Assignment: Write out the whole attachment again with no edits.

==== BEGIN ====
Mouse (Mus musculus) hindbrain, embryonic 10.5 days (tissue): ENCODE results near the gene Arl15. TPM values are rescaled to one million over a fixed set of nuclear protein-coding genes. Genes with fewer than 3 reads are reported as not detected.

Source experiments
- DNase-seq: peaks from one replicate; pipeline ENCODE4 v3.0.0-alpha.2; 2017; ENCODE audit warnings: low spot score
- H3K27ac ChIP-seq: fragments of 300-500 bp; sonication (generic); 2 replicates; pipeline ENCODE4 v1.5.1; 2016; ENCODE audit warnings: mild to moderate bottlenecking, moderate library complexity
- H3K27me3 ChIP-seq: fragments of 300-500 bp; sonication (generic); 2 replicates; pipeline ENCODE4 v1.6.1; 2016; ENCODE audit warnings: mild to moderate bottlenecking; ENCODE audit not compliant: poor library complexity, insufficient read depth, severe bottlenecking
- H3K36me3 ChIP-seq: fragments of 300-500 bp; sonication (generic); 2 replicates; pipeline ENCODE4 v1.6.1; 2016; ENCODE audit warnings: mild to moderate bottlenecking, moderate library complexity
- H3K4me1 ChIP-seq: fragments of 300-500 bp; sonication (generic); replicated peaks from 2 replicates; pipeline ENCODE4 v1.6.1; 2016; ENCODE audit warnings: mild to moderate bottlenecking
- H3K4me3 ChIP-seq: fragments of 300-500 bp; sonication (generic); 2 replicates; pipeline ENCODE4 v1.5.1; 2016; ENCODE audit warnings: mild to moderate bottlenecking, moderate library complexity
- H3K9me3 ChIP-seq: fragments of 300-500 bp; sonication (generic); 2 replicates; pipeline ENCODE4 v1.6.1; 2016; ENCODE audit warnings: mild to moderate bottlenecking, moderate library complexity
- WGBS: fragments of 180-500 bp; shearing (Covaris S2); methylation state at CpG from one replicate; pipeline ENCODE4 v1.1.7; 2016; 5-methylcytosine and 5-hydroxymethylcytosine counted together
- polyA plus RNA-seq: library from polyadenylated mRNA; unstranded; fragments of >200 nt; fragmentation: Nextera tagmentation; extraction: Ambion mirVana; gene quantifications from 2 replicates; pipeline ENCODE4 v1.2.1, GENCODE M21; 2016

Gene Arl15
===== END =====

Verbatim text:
Mouse (Mus musculus) hindbrain, embryonic 10.5 days (tissue): ENCODE results near the gene Arl15. TPM values are rescaled to one million over a fixed set of nuclear protein-coding genes. Genes with fewer than 3 reads are reported as not detected.

Source experiments
- DNase-seq: peaks from one replicate; pipeline ENCODE4 v3.0.0-alpha.2; 2017; ENCODE audit warnings: low spot score
- H3K27ac ChIP-seq: fragments of 300-500 bp; sonication (generic); 2 replicates; pipeline ENCODE4 v1.5.1; 2016; ENCODE audit warnings: mild to moderate bottlenecking, moderate library complexity
- H3K27me3 ChIP-seq: fragments of 300-500 bp; sonication (generic); 2 replicates; pipeline ENCODE4 v1.6.1; 2016; ENCODE audit warnings: mild to moderate bottlenecking; ENCODE audit not compliant: poor library complexity, insufficient read depth, severe bottlenecking
- H3K36me3 ChIP-seq: fragments of 300-500 bp; sonication (generic); 2 replicates; pipeline ENCODE4 v1.6.1; 2016; ENCODE audit warnings: mild to moderate bottlenecking, moderate library complexity
- H3K4me1 ChIP-seq: fragments of 300-500 bp; sonication (generic); replicated peaks from 2 replicates; pipeline ENCODE4 v1.6.1; 2016; ENCODE audit warnings: mild to moderate bottlenecking
- H3K4me3 ChIP-seq: fragments of 300-500 bp; sonication (generic); 2 replicates; pipeline ENCODE4 v1.5.1; 2016; ENCODE audit warnings: mild to moderate bottlenecking, moderate library complexity
- H3K9me3 ChIP-seq: fragments of 300-500 bp; sonication (generic); 2 replicates; pipeline ENCODE4 v1.6.1; 2016; ENCODE audit warnings: mild to moderate bottlenecking, moderate library complexity
- WGBS: fragments of 180-500 bp; shearing (Covaris S2); methylation state at CpG from one replicate; pipeline ENCODE4 v1.1.7; 2016; 5-methylcytosine and 5-hydroxymethylcytosine counted together
- polyA plus RNA-seq: library from polyadenylated mRNA; unstranded; fragments of >200 nt; fragmentation: Nextera tagmentation; extraction: Ambion mirVana; gene quantifications from 2 replicates; pipeline ENCODE4 v1.2.1, GENCODE M21; 2016

Gene Arl15